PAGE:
Facing into the Coronavirus pandemic with very little clarity on the future, it is certainly feeling very unsettling. But as each of us focuses on the immediate daily practicalities of our own unique set of circumstances, it’s worth also acknowledging that the emotions we are experiencing are much the same as those we associate with different types of grief and traumatic change.
Many of us are familiar with the Kubler-Ross change curve. While it is NOT a linear process (we will yo-yo randomly between some or all of these emotions at some point), it is a useful way to consider the variety of emotions we might be experiencing…
Typically an early response is one of denial that the change event is happening or has happened. People revert to ignoring all references to the event, including the clear instructions being given by the government. We can be quick to berate these people, and in some cases rightly so, but when someone ignores or refuses to adhere to the government instructions such as social distancing, it could also be a sign that they are in denial.I say this not to excuse the action, but simply to improve our understanding of it.
Proactive, helpful response: When we or others are in this frame of mind, we need repeated, clear and firm instruction to comply, clear and repeated reminders of the reality and importance of the situation, and consistent reference to facts and expert advice.
Another typical grief response is anger. Lashing out at the world, or individuals, in relation to the actions they are taking or the circumstances they are in. As the pandemic has evolved we have seen news reports of aggressive behaviour towards the police for restricting their freedom, the government for not doing enough, and fellow human beings for stripping the shelves of food to feed and protect their families.
I say this not to excuse the anti-social or panic-buying behaviour, but simply to improve our understanding of it. The panic buying is/was an instinctive survival response. Selfish perhaps, but instinctive nonetheless. The anti-social behaviour is (in most cases) a symptom of the anger response to the situation.
Proactive, helpful response: When we or others are in this frame of mind, we need a patient yet clear response that this anger is unhelpful and misdirected, and that the selfish or anti-social behaviours are not helpful and completely unnecessary.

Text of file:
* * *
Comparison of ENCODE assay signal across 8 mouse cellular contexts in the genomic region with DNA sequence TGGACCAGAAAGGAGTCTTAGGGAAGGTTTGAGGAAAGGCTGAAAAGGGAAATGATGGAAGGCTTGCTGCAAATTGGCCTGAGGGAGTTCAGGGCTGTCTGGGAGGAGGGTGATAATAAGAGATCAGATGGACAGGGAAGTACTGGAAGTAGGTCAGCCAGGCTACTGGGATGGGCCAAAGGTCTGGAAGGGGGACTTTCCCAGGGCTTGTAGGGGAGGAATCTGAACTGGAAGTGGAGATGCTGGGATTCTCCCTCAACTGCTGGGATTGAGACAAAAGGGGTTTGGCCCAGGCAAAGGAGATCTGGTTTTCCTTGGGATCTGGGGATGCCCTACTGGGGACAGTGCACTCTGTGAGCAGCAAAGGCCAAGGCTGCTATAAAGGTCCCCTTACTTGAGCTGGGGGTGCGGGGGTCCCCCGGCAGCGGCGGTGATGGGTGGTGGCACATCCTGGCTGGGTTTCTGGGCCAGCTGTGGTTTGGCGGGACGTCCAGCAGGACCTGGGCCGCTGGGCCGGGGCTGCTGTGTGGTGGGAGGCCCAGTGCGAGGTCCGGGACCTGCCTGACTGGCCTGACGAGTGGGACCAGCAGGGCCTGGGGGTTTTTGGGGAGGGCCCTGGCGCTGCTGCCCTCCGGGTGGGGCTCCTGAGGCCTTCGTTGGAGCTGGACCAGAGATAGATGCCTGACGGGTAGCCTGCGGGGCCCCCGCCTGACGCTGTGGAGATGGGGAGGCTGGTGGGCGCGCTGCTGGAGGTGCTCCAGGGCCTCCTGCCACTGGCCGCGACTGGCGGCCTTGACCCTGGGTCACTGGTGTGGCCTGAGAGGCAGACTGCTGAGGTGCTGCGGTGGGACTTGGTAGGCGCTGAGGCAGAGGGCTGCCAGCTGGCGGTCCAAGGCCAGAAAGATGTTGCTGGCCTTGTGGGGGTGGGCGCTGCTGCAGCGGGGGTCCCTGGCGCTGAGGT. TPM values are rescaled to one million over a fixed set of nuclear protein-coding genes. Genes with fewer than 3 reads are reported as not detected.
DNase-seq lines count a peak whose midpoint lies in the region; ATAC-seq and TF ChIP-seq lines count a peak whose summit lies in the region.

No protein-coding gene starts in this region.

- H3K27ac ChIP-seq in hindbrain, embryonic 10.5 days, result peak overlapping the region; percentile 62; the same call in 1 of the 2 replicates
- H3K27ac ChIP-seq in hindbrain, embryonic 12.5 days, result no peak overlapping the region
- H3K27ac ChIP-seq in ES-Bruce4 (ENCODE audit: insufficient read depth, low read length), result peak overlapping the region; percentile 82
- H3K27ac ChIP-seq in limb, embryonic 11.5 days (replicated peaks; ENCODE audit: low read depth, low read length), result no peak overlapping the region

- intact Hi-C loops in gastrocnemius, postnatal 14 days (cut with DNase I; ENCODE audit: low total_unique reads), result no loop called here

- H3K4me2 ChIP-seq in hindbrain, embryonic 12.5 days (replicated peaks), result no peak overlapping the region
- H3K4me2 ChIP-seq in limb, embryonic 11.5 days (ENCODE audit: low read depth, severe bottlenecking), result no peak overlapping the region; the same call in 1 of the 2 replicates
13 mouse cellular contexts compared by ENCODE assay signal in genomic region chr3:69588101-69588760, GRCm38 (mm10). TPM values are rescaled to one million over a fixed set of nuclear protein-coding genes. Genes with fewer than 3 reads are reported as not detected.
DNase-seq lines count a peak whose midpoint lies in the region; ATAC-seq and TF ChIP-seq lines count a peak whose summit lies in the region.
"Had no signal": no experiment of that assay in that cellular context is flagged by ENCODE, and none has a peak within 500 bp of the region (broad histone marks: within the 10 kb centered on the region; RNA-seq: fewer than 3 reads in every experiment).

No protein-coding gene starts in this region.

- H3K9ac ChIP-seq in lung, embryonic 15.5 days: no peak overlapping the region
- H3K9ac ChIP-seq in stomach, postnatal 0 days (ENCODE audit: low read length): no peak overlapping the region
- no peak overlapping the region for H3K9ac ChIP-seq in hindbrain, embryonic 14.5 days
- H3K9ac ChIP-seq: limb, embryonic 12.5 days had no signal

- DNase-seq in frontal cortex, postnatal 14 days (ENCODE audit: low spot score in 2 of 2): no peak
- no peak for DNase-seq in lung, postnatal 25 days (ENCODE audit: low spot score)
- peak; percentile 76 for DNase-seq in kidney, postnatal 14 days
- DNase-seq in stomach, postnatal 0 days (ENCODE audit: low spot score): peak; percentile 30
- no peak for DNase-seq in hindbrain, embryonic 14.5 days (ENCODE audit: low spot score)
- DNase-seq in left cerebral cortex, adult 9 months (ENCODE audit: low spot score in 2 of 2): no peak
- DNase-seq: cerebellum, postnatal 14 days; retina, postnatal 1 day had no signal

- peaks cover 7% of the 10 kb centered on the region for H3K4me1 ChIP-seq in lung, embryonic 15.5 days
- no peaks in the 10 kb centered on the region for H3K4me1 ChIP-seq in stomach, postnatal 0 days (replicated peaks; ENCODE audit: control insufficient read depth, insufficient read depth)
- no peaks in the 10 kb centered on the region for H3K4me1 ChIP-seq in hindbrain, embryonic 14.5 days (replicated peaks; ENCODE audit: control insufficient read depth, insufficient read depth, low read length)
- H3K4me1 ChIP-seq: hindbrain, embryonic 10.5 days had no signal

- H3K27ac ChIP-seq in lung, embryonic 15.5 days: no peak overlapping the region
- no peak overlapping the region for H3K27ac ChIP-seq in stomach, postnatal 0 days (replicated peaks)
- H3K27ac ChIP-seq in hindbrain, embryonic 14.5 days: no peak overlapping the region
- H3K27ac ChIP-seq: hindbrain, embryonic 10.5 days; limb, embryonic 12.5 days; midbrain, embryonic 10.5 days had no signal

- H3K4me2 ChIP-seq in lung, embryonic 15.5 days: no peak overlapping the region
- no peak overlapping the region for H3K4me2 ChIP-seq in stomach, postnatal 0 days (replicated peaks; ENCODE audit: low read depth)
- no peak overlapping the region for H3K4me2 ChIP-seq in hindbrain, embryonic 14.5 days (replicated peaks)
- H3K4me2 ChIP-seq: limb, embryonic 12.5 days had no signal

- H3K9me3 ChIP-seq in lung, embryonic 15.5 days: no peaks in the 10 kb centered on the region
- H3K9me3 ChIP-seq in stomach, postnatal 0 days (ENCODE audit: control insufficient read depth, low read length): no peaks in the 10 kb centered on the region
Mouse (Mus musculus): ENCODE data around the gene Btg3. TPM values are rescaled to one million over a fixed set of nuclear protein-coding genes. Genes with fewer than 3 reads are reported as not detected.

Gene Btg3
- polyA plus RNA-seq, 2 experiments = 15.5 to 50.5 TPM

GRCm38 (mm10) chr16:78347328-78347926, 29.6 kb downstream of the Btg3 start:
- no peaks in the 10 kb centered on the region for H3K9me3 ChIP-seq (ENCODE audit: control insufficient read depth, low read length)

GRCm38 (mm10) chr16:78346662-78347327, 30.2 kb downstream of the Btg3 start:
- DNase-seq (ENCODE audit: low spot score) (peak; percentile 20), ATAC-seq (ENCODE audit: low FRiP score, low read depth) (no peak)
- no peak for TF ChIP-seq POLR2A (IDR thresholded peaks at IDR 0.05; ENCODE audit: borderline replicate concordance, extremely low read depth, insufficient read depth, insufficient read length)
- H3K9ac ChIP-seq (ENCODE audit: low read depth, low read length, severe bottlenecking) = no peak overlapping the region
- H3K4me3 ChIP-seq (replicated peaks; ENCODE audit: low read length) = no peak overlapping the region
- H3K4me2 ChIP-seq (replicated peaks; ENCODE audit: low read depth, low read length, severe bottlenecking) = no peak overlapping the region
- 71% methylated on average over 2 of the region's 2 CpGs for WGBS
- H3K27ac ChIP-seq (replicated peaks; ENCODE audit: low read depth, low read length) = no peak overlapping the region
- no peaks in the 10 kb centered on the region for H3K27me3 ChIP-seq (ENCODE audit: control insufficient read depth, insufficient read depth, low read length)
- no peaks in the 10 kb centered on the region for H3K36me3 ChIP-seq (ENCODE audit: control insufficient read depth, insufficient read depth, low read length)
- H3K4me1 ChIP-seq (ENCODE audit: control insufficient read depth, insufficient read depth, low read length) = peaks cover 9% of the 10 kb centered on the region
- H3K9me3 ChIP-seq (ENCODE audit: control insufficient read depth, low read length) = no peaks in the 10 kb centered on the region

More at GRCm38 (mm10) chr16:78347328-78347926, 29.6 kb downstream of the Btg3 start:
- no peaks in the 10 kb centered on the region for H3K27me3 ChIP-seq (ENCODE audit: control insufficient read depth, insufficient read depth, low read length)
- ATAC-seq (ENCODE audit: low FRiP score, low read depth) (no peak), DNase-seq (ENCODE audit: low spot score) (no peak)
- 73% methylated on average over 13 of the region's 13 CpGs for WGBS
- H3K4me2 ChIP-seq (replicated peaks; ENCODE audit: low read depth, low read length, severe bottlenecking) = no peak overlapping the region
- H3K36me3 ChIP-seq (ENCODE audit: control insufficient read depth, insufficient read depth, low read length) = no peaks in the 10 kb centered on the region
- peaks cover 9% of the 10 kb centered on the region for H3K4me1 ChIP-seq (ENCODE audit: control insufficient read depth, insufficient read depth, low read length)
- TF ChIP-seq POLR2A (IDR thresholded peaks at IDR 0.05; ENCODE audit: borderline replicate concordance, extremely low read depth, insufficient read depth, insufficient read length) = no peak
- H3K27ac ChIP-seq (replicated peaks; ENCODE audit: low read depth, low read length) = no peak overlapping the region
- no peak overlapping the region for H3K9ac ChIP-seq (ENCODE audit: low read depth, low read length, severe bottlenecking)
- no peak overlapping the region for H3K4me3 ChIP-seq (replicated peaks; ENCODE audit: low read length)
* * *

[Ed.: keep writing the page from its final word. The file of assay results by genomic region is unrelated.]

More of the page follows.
Some people may experience a form of bargaining – making a pact with the universe along the lines of “If I do X, it will be OK”
In some ways this is where the individual is taking a slightly more rational, considered approach (denial and anger are more emotional and less rational). Trying to regain a sense of control and order, and come to some form of agreement with the universe on how this might all play out. Of course, not a wholly rational approach, but it’s a start.
Proactive, helpful response: When we or others are in this frame of mind, we need reminding that the entire situation is not within our control, but there are elements of it that we can control. We can manage our exposure to social media, we choose the steps we need to take to protect our family and our own mental health and wellbeing, and stop to consider how rational or realistic our bargaining pact towards the universe truly is, without judgment, ridicule or criticism.
Like any traumatic change or loss, this situation may evoke feelings of intense sadness. Feeling hopeless and pessimistic about the future is another consequence of feeling out of control.
“When will this ever end?” and “Life will never be the same again” can become overwhelming for some people. A cruel complication of the Covid-19 situation is the lack of human contact – traditional ways in which we support ourselves and others through physical connection with others is not available, and isolation can intensify the emotions of sadness and depression.
Proactive, helpful response: Give yourself and others permission to experience sadness from time to time, and be aware of your own and others’ vulnerabilities where this reaches a point of overwhelm, and the need for medical intervention (particularly if you have experienced depression in the past). Take proactive steps to introduce a greater sense of control into your life, as mentioned, in terms of limiting exposure to social media, taking steps to protect mental health and wellbeing, and working out what helps and hinders your own sense of wellbeing. If you are worried for someone else, do what you can to keep in touch and offer support, to minimise the isolation for them.
The point at which we accept and come to terms with the reality of the situation is where we can rationally take the steps needed to recover and rebuild. We may not like or agree with the situation, but we accept that it is happening to us and we need to respond productively to it.
Unsurprisingly, this is the first sign of recovery in grief. It marks the point in time where we can take constructive steps forward to adjust to the new normal.
Proactive, helpful response: Seize these moments and make use of them – they enable us to make positive choices toward our future within the new normal. Don’t be disheartened if you yo-yo to other emotions over time – this is not a linear process. Just know that when you are in this frame of mind you can do great things to improve your perspective, response and adjustment.
Coaching Questions for refection:
To support your personal resilience, take a moment to consider how you are emotionally responding to the current situation?
How can you reach the point of acceptance in order to make the necessary adjustments in your world?